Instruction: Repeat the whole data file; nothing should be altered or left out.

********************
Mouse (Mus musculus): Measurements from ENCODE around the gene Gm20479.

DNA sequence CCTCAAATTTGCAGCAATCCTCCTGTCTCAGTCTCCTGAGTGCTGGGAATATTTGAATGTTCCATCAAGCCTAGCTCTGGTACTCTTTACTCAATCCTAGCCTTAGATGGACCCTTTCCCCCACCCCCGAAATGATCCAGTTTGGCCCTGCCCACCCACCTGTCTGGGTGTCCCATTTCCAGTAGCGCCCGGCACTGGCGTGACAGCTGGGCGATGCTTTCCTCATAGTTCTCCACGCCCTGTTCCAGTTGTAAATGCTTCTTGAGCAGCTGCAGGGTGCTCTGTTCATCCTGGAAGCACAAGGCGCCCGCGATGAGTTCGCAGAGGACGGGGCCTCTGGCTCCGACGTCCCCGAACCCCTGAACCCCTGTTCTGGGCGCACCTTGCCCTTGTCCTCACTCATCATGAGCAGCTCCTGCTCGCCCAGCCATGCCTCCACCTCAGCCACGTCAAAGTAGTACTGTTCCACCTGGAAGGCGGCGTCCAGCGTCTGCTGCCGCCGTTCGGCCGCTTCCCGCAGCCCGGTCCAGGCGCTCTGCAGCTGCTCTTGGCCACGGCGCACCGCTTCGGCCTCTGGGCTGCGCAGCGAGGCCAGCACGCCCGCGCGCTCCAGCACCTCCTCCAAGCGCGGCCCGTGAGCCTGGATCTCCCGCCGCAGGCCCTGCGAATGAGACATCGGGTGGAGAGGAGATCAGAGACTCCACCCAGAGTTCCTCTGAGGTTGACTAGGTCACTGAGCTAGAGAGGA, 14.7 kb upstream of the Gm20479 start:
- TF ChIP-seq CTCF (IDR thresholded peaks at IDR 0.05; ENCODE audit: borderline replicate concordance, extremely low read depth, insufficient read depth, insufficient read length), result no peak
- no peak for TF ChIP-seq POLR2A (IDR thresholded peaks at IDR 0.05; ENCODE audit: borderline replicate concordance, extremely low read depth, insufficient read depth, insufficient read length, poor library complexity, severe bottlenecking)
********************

Mouse (Mus musculus): Measurements from ENCODE around the gene Gm20479.

DNA sequence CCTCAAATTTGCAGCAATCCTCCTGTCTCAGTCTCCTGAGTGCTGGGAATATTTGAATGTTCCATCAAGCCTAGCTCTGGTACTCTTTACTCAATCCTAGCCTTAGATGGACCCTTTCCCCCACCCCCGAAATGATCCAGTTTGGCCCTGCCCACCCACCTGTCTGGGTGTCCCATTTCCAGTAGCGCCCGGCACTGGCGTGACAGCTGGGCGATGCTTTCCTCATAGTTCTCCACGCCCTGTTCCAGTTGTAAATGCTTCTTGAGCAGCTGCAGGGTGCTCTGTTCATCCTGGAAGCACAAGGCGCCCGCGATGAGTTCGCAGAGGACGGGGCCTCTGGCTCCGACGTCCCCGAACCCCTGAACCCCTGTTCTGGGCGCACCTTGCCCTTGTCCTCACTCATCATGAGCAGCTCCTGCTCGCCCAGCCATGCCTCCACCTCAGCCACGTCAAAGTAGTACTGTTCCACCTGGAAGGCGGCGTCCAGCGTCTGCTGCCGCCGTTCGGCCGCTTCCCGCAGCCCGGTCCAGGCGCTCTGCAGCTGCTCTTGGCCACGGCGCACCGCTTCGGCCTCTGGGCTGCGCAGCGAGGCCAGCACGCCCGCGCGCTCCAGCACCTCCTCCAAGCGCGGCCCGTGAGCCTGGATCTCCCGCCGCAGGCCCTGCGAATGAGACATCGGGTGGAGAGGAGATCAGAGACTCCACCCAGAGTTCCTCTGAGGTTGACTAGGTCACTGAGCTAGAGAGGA, 14.7 kb upstream of the Gm20479 start:
- TF ChIP-seq CTCF (IDR thresholded peaks at IDR 0.05; ENCODE audit: borderline replicate concordance, extremely low read depth, insufficient read depth, insufficient read length), result no peak
- no peak for TF ChIP-seq POLR2A (IDR thresholded peaks at IDR 0.05; ENCODE audit: borderline replicate concordance, extremely low read depth, insufficient read depth, insufficient read length, poor library complexity, severe bottlenecking)